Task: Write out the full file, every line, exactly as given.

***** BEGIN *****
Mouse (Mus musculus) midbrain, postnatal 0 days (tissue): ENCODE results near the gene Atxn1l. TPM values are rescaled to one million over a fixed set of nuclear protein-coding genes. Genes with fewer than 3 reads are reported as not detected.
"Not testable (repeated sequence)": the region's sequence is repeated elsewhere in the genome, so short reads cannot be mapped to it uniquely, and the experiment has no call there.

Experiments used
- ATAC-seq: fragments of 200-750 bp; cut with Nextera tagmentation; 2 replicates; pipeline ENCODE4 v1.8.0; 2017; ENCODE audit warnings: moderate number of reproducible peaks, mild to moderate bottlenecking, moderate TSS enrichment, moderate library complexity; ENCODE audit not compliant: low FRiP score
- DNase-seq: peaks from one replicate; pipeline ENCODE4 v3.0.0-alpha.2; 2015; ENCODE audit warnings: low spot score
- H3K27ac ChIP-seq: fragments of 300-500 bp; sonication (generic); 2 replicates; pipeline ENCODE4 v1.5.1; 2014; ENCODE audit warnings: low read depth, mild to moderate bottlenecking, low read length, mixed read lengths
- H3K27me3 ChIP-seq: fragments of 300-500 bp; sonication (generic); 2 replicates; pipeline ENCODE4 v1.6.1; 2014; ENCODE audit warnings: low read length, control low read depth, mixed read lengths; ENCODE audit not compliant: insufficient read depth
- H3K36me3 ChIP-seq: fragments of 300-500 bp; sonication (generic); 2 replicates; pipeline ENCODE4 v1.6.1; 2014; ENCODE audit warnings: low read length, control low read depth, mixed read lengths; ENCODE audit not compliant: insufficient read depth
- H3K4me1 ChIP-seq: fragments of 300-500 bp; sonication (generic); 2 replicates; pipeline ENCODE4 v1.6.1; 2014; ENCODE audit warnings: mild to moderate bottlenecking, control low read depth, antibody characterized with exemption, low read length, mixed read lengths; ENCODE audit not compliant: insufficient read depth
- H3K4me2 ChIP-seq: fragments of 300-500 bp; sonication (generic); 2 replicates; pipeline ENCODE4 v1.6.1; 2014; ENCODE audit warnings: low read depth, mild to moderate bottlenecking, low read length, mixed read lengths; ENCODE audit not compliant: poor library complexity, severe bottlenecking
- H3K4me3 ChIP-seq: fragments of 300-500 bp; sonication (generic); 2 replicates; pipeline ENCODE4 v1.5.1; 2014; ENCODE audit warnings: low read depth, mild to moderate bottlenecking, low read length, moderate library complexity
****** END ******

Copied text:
Mouse (Mus musculus) midbrain, postnatal 0 days (tissue): ENCODE results near the gene Atxn1l. TPM values are rescaled to one million over a fixed set of nuclear protein-coding genes. Genes with fewer than 3 reads are reported as not detected.
"Not testable (repeated sequence)": the region's sequence is repeated elsewhere in the genome, so short reads cannot be mapped to it uniquely, and the experiment has no call there.

Experiments used
- ATAC-seq: fragments of 200-750 bp; cut with Nextera tagmentation; 2 replicates; pipeline ENCODE4 v1.8.0; 2017; ENCODE audit warnings: moderate number of reproducible peaks, mild to moderate bottlenecking, moderate TSS enrichment, moderate library complexity; ENCODE audit not compliant: low FRiP score
- DNase-seq: peaks from one replicate; pipeline ENCODE4 v3.0.0-alpha.2; 2015; ENCODE audit warnings: low spot score
- H3K27ac ChIP-seq: fragments of 300-500 bp; sonication (generic); 2 replicates; pipeline ENCODE4 v1.5.1; 2014; ENCODE audit warnings: low read depth, mild to moderate bottlenecking, low read length, mixed read lengths
- H3K27me3 ChIP-seq: fragments of 300-500 bp; sonication (generic); 2 replicates; pipeline ENCODE4 v1.6.1; 2014; ENCODE audit warnings: low read length, control low read depth, mixed read lengths; ENCODE audit not compliant: insufficient read depth
- H3K36me3 ChIP-seq: fragments of 300-500 bp; sonication (generic); 2 replicates; pipeline ENCODE4 v1.6.1; 2014; ENCODE audit warnings: low read length, control low read depth, mixed read lengths; ENCODE audit not compliant: insufficient read depth
- H3K4me1 ChIP-seq: fragments of 300-500 bp; sonication (generic); 2 replicates; pipeline ENCODE4 v1.6.1; 2014; ENCODE audit warnings: mild to moderate bottlenecking, control low read depth, antibody characterized with exemption, low read length, mixed read lengths; ENCODE audit not compliant: insufficient read depth
- H3K4me2 ChIP-seq: fragments of 300-500 bp; sonication (generic); 2 replicates; pipeline ENCODE4 v1.6.1; 2014; ENCODE audit warnings: low read depth, mild to moderate bottlenecking, low read length, mixed read lengths; ENCODE audit not compliant: poor library complexity, severe bottlenecking
- H3K4me3 ChIP-seq: fragments of 300-500 bp; sonication (generic); 2 replicates; pipeline ENCODE4 v1.5.1; 2014; ENCODE audit warnings: low read depth, mild to moderate bottlenecking, low read length, moderate library complexity